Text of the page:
Repeated Evolution of Asexuality Involves Convergent Gene Expression Changes

Mol Biol Evol. 2019 Feb 1;36(2):350-364. doi: 10.1093/molbev/msy217.


Asexual reproduction has evolved repeatedly from sexual ancestors across a wide range of taxa. Whereas the costs and benefits associated with asexuality have received considerable attention, the molecular changes underpinning the evolution of asexual reproduction remain relatively unexplored. In particular, it is completely unknown whether the repeated evolution of asexual phenotypes involves similar molecular changes, as previous studies have focused on changes occurring in single lineages. Here, we investigate the extent of convergent gene expression changes across five independent transitions to asexuality in stick insects. We compared gene expression of asexual females to females of close sexual relatives in whole-bodies, reproductive tracts, and legs. We identified a striking amount of convergent gene expression change (up to 8% of genes), greatly exceeding that expected by chance. Convergent changes were also tissue-specific, and most likely driven by selection for functional changes. Genes showing convergent changes in the reproductive tract were associated with meiotic spindle formation and centrosome organization. These genes are particularly interesting as they can influence the production of unreduced eggs, a key barrier to asexual reproduction. Changes in legs and whole-bodies were likely involved in female sexual trait decay, with enrichment in terms such as sperm-storage and pigmentation. By identifying changes occurring across multiple independent transitions to asexuality, our results provide a rare insight into the molecular basis of asexual phenotypes and suggest that the evolutionary path to asexuality is highly constrained, requiring repeated changes to the same key genes.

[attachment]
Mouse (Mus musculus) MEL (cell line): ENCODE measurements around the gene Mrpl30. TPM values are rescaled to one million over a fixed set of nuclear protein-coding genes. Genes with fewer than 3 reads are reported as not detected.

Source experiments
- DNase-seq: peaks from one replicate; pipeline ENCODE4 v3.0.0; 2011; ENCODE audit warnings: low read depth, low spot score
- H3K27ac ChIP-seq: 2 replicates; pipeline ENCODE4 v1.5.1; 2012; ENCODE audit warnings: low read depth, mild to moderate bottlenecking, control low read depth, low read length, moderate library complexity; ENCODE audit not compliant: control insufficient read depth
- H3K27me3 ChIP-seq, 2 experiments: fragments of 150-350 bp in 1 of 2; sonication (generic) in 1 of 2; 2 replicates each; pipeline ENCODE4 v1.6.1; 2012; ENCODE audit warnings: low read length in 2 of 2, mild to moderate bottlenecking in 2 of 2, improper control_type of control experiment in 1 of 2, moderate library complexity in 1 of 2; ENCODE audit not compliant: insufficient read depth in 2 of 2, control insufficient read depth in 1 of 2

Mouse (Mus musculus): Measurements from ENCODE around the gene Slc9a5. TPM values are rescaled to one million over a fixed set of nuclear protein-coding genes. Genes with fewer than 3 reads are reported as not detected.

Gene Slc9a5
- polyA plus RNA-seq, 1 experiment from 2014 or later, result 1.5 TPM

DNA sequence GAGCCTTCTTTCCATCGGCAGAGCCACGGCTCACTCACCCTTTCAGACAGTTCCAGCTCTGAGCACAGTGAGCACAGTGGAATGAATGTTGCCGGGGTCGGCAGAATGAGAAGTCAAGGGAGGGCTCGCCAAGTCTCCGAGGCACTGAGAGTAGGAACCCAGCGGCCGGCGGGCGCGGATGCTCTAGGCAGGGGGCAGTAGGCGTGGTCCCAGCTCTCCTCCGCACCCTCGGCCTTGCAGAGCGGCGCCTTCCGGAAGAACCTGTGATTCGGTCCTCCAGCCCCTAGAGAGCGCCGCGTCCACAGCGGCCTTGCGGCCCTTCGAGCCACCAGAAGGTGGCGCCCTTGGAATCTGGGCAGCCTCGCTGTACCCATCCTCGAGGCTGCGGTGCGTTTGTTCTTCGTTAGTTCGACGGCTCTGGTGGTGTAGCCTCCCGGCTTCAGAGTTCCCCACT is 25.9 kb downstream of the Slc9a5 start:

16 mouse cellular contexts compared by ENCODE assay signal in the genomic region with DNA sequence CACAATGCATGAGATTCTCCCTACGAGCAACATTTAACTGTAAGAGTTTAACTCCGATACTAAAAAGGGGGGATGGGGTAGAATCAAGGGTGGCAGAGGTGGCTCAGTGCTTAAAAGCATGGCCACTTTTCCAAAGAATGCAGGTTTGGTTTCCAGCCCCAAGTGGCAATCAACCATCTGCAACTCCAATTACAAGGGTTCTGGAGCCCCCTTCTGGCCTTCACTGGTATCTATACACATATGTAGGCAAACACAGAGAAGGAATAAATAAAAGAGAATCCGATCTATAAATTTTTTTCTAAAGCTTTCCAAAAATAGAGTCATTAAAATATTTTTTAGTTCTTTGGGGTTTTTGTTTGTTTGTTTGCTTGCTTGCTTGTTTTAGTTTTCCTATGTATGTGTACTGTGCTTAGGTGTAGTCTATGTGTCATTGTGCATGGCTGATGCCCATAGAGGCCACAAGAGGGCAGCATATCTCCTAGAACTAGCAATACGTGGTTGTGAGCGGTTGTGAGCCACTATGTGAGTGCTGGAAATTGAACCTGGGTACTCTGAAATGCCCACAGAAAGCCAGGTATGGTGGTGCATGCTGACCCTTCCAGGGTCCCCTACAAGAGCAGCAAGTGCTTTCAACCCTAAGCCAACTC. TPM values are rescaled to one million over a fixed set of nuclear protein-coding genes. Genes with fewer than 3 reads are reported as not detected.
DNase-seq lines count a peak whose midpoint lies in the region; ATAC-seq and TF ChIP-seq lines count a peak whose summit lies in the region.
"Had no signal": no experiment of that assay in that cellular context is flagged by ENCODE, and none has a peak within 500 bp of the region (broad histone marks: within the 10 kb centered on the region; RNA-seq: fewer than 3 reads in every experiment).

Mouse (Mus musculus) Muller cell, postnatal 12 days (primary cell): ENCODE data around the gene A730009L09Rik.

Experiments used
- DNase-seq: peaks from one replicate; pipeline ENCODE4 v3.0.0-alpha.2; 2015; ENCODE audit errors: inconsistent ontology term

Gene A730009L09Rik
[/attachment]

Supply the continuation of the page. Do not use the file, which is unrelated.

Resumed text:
Publication types

  • Research Support, Non-U.S. Gov't

MeSH terms

  • Animals
  • Biological Evolution*
  • Female
  • Gene Expression*
  • Insecta / genetics*
  • Reproduction, Asexual / genetics*